What translation of the Bible should I read?

Hebrews 4:12 – For the word of God is living and active, sharper than any two-edged sword, piercing to the division of soul and of spirit, of joints and of marrow, and discerning the thoughts and intentions of the heart.

If you’ve been in church for any length of time, you’ve probably heard someone argue that the Bible translation they read is better than another translation and if you read a certain translation, you’re most certainly going to Hell. 

The Old Testament was written in Hebrew and Aramaic while the New Testament was written in Greek. The Protestant Reformation, especially men like Martin Luther and John Wycliffe who risked their lives to translate the Bible into German and English, brought the Bible back to people of the Church. Today, at least part of the Bible has been translated into almost 2,500 languages and the entire Bible is available in at least 438 languages. (1) 

While there are some translations that should be steered away from and are considered corrupt, there are many great translations of the Bible for different people, contexts, age groups, reading levels, and seasons. 

There are generally four categories of Bible translations to consider:

  1. Word-for-Word translations. This translation emphasizes that specific words actually matter (like “propitiation”) because specific words have specific meanings and contexts. This is translated more similarly to a legal document or a contract. (Examples: English Standard Version, King James Version, New King James Version, New American Standard Bible).
  1. Thought-for-thought translations. This is a middle ground between word-for-word and paraphrased, placing importance on words and their meaning but also on literary style. It tries to find the cultural equivalent to convey the same effect that the words had in ancient cultures. (Examples: New International Version, New Living Translation).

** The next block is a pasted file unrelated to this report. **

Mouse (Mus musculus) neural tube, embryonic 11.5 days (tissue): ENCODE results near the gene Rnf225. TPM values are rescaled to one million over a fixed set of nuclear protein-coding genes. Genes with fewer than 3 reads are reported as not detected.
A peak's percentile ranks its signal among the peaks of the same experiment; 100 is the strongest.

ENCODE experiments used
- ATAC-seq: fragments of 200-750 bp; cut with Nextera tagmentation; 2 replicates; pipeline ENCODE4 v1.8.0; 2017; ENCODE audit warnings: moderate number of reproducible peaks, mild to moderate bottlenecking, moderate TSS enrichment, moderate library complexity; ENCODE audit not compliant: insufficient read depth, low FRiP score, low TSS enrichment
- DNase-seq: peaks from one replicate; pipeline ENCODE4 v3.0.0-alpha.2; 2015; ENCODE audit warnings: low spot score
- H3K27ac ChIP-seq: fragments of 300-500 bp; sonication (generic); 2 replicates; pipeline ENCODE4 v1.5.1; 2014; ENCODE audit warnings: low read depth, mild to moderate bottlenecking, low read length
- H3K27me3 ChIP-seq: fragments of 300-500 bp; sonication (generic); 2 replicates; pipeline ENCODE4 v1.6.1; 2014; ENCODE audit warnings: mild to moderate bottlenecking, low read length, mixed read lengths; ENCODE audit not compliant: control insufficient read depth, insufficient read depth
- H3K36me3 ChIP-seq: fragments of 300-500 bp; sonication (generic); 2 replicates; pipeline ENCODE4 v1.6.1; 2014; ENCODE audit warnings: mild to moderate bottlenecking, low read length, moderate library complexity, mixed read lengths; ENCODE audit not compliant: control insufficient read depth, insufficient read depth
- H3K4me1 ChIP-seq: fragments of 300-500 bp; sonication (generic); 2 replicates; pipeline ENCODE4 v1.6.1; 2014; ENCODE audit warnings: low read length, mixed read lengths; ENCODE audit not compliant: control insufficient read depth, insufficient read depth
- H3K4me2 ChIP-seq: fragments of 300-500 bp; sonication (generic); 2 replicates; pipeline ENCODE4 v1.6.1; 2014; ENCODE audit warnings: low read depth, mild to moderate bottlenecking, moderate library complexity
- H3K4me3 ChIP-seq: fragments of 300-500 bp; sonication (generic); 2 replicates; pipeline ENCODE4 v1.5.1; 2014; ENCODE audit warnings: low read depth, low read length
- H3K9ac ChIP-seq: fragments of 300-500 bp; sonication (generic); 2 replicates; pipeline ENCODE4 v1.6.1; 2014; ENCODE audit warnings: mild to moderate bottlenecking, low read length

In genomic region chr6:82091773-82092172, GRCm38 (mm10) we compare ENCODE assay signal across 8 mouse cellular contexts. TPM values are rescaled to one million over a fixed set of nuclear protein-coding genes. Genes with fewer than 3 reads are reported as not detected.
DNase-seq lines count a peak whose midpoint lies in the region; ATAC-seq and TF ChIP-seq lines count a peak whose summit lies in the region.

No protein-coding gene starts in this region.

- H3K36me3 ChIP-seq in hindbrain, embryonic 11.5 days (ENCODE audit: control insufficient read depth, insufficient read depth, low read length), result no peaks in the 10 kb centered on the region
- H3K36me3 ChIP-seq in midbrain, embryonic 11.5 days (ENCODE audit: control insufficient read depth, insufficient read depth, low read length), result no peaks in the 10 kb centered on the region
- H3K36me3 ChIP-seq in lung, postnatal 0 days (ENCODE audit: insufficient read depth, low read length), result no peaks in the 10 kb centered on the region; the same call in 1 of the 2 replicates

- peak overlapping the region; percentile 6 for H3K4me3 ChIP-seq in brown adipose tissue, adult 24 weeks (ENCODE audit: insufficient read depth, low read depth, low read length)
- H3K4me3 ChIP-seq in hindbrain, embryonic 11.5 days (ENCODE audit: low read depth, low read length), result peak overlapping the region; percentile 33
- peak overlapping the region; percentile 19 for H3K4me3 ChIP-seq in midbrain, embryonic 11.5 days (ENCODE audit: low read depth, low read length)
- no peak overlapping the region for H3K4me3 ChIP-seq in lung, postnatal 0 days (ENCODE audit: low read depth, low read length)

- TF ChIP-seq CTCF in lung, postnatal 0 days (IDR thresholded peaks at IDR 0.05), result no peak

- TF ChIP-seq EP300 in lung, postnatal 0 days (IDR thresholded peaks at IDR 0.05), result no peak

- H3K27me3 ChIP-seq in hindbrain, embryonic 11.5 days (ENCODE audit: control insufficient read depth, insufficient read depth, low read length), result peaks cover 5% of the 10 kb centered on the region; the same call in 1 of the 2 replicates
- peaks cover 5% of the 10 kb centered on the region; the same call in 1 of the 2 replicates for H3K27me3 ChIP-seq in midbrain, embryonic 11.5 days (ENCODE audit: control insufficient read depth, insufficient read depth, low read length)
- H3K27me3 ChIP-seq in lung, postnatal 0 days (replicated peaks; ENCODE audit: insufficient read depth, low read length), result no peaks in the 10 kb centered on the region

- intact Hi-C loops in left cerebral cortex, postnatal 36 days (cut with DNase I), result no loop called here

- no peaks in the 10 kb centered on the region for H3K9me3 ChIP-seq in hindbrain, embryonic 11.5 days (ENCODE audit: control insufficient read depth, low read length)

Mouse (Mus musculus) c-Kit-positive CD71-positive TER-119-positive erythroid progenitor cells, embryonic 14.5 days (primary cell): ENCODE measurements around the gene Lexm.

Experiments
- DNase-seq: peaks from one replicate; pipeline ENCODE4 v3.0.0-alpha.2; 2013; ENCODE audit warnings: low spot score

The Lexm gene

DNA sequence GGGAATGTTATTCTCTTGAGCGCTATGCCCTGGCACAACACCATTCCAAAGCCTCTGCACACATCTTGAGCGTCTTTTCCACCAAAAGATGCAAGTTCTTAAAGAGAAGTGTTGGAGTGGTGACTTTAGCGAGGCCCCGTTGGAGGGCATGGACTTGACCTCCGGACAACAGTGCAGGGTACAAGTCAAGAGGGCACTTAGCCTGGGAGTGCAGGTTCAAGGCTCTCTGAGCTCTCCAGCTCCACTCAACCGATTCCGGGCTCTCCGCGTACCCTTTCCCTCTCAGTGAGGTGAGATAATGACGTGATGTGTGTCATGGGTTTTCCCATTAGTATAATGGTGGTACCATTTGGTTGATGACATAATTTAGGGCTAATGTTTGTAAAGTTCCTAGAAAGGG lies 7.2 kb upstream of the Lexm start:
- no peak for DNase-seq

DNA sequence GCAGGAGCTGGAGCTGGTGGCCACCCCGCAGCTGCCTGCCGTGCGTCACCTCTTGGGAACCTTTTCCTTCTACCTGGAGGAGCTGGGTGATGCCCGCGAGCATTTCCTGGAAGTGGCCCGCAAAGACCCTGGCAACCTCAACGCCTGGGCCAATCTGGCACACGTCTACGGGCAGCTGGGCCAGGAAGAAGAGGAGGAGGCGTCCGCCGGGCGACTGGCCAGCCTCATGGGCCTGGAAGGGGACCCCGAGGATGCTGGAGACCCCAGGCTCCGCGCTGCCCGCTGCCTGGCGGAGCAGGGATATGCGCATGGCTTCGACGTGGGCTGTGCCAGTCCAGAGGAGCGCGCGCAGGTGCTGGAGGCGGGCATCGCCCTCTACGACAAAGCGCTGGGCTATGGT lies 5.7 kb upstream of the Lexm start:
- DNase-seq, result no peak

1. Paraphrased translations. This translation, even more than thought-for-thought, focuses on readability in English and pays less attention to specific word patterns in order to capture poetic or narrative essences of a passage. For example, in a book like Psalms or some of the wisdom literature, that’s highly poetic, these translations try to keep that same style even though they’re going from one language to another that don’t have like wording. (Examples: The Message, The Living Bible, The Amplified Bible). 
  1. Corrupt translations. This seeks to actually change what was said, similar to the New World Translation (NWT) that Jehovah’s Witnesses use. In this translation, they completely take away the deity of Jesus. This one really doesn’t even count as a Bible translation because it’s not accurate, but it’s something people may try to pass off as a Bible translation. 

I generally read and preach from the English Standard Version (ESV), but I also like to mix it up because that’s how you find the legalists. Since most people are not fluent in Hebrew or Greek, as with any ancient document, the rest of us are all reading some kind of translation that is not the original wording as the authors wrote it. As long as you’re reading a version that’s not a corruption, what’s the best translation of the Bible? The translation that you’ll read. 

What translation of the Bible do you generally read from? I would encourage you to try another version in your studies as well to see if you learn anything new about a certain passage that you might not have picked up in the initial version you read from. 

  1. United Bible Society, “Statistical Summary of Languages with the Scriptures,” 2008, http://www.ubs- translations.org/about_us/#c165.

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